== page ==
I for Isobel

by

Amy Witting

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The Brooch Symbol Icon

The brooch that Mr. Mansell gives to Isobel for her ninth birthday is a symbol of Isobel’s loneliness and pitifulness in childhood, as well as her burning desire for more than what she has been dealt in life. When Isobel pins the brooch to her dress, the novel reveals that in one way or another, Isobel will wear the brooch her whole life. Similarly, Isobel’s pain will follow her “all her life.” The brooch, which is Isobel’s first-ever birthday present, is the first instance in which Isobel is offered a glimpse of what a normal life as a normal little girl could look like. In this way, it also symbolizes hope and the chance for things to turn around for poor Isobel. Her fascination with the brooch will transform throughout her childhood into a fascination with all things forbidden, beautiful, and reflective of what her life could be like if only she could escape her mother’s tyranny.

The Brooch Quotes in I for Isobel

The I for Isobel quotes below all refer to the symbol of The Brooch. For each quote, you can also see the other characters and themes related to it (each theme is indicated by its own dot and icon, like this one:
Mothers, Daughters, and Self-Discovery Theme Icon
). Note: all page numbers and citation info for the quotes below refer to the Text Publishing edition of I for Isobel published in 1989.
Chapter 1 Quotes

The sound of her mother's quick, foreboding tread made her push the box in a panic under her pillow. Now, she remembered: she had been told not to tell, and she had told. She had told Caroline, who had told Mr. Mansell, and retribution was coming, as her mother advanced with set face and luminous glare and began to slap her, muttering, “Don't you dare to cry. Ungrateful little bitch. Don't you dare to cry. You little swine, thankless little swine, you couldn't say thank you, couldn't even say thank you.” Slap, slap. “Don't open your mouth, don't you dare to cry.” There was not much to cry about, for her mother's intentions were far more violent than her blows. Her hands flapped weakly as if she was fighting against a cage of air.

Related Symbols: The Brooch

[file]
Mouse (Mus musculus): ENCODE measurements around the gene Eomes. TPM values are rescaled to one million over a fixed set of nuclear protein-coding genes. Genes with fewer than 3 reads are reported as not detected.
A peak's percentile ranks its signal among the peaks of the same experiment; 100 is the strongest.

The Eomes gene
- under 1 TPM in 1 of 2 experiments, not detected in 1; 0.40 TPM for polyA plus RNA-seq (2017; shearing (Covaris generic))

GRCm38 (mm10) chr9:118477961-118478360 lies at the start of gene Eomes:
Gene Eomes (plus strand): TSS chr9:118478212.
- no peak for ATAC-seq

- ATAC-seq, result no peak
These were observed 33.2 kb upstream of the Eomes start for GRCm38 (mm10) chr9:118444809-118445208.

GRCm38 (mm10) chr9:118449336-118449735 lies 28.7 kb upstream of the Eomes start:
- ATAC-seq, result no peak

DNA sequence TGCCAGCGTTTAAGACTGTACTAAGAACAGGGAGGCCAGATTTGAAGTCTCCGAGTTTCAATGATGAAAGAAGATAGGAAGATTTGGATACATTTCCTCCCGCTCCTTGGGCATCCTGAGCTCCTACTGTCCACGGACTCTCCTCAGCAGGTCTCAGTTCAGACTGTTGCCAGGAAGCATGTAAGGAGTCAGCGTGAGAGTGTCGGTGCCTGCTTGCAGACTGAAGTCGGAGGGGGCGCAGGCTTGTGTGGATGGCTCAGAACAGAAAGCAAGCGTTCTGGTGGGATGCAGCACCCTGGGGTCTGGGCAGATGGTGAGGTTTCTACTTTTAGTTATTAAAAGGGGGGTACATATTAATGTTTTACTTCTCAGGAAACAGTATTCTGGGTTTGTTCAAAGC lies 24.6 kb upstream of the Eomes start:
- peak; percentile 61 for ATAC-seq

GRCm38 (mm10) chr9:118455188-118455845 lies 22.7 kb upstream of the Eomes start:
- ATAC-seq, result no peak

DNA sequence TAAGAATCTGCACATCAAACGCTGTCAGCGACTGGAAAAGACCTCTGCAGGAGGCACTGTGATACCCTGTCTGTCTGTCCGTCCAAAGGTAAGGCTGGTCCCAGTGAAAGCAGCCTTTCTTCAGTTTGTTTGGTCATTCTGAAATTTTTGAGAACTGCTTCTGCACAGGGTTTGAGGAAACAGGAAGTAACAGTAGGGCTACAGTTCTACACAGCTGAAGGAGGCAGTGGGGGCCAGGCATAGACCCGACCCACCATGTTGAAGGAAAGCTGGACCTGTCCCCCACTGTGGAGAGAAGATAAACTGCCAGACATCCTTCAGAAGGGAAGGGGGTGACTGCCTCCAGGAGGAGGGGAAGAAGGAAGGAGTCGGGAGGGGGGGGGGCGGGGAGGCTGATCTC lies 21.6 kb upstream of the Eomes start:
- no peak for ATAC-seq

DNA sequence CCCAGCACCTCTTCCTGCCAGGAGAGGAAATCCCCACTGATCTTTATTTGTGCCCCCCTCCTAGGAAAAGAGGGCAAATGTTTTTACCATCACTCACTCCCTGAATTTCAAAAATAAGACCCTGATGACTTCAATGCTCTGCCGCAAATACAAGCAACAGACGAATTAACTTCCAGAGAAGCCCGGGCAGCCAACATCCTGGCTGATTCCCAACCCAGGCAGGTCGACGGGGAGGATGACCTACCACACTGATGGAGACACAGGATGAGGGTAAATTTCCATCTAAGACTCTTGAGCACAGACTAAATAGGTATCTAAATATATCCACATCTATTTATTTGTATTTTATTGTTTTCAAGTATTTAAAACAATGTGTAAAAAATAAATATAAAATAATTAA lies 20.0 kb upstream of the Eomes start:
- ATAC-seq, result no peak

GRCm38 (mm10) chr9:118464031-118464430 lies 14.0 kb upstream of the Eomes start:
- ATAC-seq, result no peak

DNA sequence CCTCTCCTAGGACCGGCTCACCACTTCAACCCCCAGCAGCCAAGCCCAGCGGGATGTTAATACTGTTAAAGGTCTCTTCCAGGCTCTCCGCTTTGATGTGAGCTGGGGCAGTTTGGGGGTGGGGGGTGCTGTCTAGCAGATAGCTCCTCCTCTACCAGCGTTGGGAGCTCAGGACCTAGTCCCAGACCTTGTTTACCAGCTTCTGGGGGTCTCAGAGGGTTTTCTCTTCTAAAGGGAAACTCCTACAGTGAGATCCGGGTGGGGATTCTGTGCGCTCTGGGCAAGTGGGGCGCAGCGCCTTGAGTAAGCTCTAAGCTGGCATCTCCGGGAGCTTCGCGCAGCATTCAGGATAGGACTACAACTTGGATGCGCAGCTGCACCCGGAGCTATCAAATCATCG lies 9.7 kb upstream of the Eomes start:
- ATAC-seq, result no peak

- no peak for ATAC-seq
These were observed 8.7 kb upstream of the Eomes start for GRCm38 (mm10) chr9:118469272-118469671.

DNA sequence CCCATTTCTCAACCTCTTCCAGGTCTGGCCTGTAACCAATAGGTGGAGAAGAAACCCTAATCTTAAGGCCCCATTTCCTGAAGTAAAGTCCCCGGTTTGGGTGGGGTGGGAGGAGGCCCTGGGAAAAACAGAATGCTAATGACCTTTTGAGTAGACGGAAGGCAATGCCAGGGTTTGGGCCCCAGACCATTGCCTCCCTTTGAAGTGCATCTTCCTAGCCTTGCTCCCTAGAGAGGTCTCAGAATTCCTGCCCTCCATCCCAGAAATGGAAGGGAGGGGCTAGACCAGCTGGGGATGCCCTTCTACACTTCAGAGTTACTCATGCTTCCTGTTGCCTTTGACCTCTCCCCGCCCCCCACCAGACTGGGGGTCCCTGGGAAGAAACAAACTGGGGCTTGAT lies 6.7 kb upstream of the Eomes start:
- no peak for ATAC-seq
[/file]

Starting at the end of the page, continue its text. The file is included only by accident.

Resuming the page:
Page Number: 16
Explanation and Analysis:

Isobel took the box from under the pillow, took out the brooch and looked at it while she rubbed her stinging legs. Why hadn’t her mother taken the brooch? It would have been so easy. Isobel could even supply the words she had dreaded to hear: “Give me that, you don’t deserve to have it. Come on, give it to me.” Why hadn’t she said them? Could it be that there were things her mother couldn’t do?

That idea was too large to be coped with. She put it away from her, but she took the brooch and pinned it care- fully to the neck of her dress. It was hers now, all right. She went and looked at it in the glass and stood admiring it. In one way or another, she would be wearing it all her life.

Related Characters: Isobel Callaghan, Mrs. May Callaghan
Related Symbols: The Brooch
Page Number: 17
Explanation and Analysis:
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I for Isobel PDF

The Brooch Symbol Timeline in I for Isobel

The timeline below shows where the symbol The Brooch appears in I for Isobel. The colored dots and icons indicate which themes are associated with that appearance.
Chapter 1: The Birthday Present
Mothers, Daughters, and Self-Discovery Theme Icon
Poverty, Abuse, and Violence Theme Icon
Isobel opens the present. Inside the box is a gold brooch shaped like a basket filled with colored flowers. Isobel is amazed by the gift—“it [is]... (full context)
Mothers, Daughters, and Self-Discovery Theme Icon
Poverty, Abuse, and Violence Theme Icon
...finished eating, she asks to be excused, and runs away to her bedroom with the brooch. She sits on her bed reading, unwrapping and rewrapping the brooch periodically. After a little... (full context)
Mothers, Daughters, and Self-Discovery Theme Icon
Poverty, Abuse, and Violence Theme Icon
...room. Isobel takes the box back out from beneath the pillow and looks at the brooch, rubbing her stinging legs. She wonders why her mother hadn’t taken the brooch from her,... (full context)